The pioneering spirit of Brazilian children’s author Monteiro Lobato is undisputed: his importance is underscored by researchers devoted to the topic and evidenced by the public success his books have achieved. The author himself, quite schooled in the art of self-promotion, helped construct this leading role.
Important though they are, literature’s greats like Lobato are not necessarily the first of their kind: precursors often lead the way. Decades before publication of A menina do narizinho arrebitado [The girl with the little pug nose] (1920), there was already a market in Brazil for children’s literature, composed mostly of works in translation as well as local writers.
In this issue’s cover story, Special Editor Carlos Fioravanti presents not only this little-known pre-Lobato overview, but he also introduces a never-before-published children’s work written 120 years ago by Rio de Janeiro educator João Köpke. The facsimile of Versos para pequeninos, that came to the public in 2013, when the manuscript was cited in a doctoral thesis defended by Köpke’s great-granddaughter, is available as an eBook on the Pesquisa FAPESP website.
A regionalized snapshot of the scientific competency of the 15 administrative regions of São Paulo was published in February by the Academy of Sciences of the State of São Paulo (Aciesp). The Map of Science, whose content is summarized and discussed in the report that begins on page 32, highlights the regional specialization profiles that may serve as a guide for private investments and public policies.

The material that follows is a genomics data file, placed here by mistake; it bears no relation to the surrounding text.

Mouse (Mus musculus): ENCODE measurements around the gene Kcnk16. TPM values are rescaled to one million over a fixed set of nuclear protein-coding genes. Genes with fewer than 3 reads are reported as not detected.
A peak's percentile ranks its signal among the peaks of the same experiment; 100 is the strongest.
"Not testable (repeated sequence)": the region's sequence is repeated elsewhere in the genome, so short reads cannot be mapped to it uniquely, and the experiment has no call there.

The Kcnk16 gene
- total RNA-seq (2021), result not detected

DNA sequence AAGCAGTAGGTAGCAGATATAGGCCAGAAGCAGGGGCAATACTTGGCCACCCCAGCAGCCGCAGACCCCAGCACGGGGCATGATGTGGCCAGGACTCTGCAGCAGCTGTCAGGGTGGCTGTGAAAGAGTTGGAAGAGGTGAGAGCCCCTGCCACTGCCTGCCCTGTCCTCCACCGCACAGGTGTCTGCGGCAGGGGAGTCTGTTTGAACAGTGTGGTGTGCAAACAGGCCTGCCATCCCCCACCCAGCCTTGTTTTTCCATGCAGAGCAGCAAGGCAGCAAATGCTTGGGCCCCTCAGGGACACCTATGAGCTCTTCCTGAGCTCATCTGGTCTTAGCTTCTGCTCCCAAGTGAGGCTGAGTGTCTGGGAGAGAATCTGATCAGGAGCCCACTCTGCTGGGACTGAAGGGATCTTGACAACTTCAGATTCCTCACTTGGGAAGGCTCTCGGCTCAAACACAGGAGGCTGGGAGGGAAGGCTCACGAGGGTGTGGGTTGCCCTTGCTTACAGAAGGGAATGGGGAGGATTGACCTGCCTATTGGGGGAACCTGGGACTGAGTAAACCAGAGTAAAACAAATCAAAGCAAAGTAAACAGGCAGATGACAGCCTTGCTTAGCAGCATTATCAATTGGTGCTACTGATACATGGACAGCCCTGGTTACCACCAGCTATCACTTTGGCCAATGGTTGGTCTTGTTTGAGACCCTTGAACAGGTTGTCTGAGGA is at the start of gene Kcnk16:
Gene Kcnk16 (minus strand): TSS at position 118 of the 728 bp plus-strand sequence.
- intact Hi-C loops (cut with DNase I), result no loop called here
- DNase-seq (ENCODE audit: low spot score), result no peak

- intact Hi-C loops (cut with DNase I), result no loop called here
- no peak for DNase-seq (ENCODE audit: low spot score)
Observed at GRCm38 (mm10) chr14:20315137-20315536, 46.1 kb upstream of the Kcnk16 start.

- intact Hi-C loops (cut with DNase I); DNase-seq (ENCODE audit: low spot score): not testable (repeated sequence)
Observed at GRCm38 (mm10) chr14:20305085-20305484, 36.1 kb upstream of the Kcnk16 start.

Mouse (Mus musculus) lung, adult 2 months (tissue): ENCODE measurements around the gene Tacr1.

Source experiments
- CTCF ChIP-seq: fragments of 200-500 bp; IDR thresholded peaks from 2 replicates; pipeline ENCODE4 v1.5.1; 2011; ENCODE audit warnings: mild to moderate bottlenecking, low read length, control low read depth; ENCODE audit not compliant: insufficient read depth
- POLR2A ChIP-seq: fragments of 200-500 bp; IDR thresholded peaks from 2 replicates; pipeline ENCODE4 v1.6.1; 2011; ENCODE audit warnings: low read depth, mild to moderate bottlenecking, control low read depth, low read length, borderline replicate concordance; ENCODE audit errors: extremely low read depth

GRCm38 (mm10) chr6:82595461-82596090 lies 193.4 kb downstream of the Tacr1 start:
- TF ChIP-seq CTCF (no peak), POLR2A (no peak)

It also illustrates successes achieved by public policies in building scientific competency, some directly and indirectly related to the state’s economic and social challenges. In the search for agricultural solutions, for example, there are initiatives that go back centuries: since the establishment of the Agronomic Institute of Campinas (IAC) 130 years ago, the area surrounding Campinas features a concentration of 22% of the state’s agricultural sciences researchers even though the region’s municipalities are home to just 9.17% of the state’s population. Similarly, the presence of the Luiz de Queiroz College of Agriculture (ESALQ) at the University of São Paulo has brought together 15.33% of São Paulo’s agricultural sciences researchers in the Piracicaba region, which has only 3.3% of the state’s population. Forward thinking and ongoing investments in the field of health in the São Paulo Metropolitan Region, home of 51.27% of the state’s population, has created prominence in this field of knowledge and a 54.95% concentration of researchers.
The past 20 years of state and federal initiatives have led to the establishment of new institutions and the expansion of those that are already consolidated in São Paulo. The study also identifies some deficiencies: a weakness in terms of scientific training has been identified in three of the 15 regions.
When we talk about Brazilian baroque, what immediately comes to mind is the rich sacred art found in the churches and museums of the states of Minas Gerais, Pernambuco, Bahia and Rio de Janeiro. In recent years, research groups have revived São Paulo baroque not just in the capital, but also in the state’s inland cities, through studies and restorations of churches, paintings and sculptures. The result is that works of art have been rediscovered and forgotten artists brought to the forefront, reversing the perception that São Paulo baroque was unimpressive and of little worth.Republish